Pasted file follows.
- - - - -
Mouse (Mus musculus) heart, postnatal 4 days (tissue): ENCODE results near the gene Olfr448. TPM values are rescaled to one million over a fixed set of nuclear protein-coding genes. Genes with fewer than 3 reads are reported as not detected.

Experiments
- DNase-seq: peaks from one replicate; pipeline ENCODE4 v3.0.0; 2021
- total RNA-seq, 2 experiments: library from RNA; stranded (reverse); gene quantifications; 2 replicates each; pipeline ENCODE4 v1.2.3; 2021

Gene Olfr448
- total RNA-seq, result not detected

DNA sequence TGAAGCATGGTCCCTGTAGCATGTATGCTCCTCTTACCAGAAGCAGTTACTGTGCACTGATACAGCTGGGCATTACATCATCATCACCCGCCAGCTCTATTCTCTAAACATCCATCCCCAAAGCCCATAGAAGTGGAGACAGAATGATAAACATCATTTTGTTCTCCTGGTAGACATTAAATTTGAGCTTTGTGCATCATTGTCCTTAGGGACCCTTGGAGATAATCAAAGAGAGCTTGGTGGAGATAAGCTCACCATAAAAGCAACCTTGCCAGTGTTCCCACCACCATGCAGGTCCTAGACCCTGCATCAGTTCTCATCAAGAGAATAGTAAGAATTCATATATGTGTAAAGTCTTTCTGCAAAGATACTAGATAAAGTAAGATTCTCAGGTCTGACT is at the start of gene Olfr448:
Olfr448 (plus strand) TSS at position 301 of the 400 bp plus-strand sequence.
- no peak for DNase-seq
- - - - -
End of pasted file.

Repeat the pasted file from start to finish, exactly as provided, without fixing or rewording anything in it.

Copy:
Mouse (Mus musculus) heart, postnatal 4 days (tissue): ENCODE results near the gene Olfr448. TPM values are rescaled to one million over a fixed set of nuclear protein-coding genes. Genes with fewer than 3 reads are reported as not detected.

Experiments
- DNase-seq: peaks from one replicate; pipeline ENCODE4 v3.0.0; 2021
- total RNA-seq, 2 experiments: library from RNA; stranded (reverse); gene quantifications; 2 replicates each; pipeline ENCODE4 v1.2.3; 2021

Gene Olfr448
- total RNA-seq, result not detected

DNA sequence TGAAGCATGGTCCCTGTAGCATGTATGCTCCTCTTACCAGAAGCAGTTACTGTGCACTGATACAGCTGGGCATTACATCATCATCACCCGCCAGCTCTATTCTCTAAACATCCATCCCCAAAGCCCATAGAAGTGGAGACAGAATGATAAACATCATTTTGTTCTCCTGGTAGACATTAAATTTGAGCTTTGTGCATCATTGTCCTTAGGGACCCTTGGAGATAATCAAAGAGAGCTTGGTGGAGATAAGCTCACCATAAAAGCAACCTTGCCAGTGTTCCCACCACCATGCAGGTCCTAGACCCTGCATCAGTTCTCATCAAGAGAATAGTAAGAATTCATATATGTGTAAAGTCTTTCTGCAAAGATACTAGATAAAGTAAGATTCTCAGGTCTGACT is at the start of gene Olfr448:
Olfr448 (plus strand) TSS at position 301 of the 400 bp plus-strand sequence.
- no peak for DNase-seq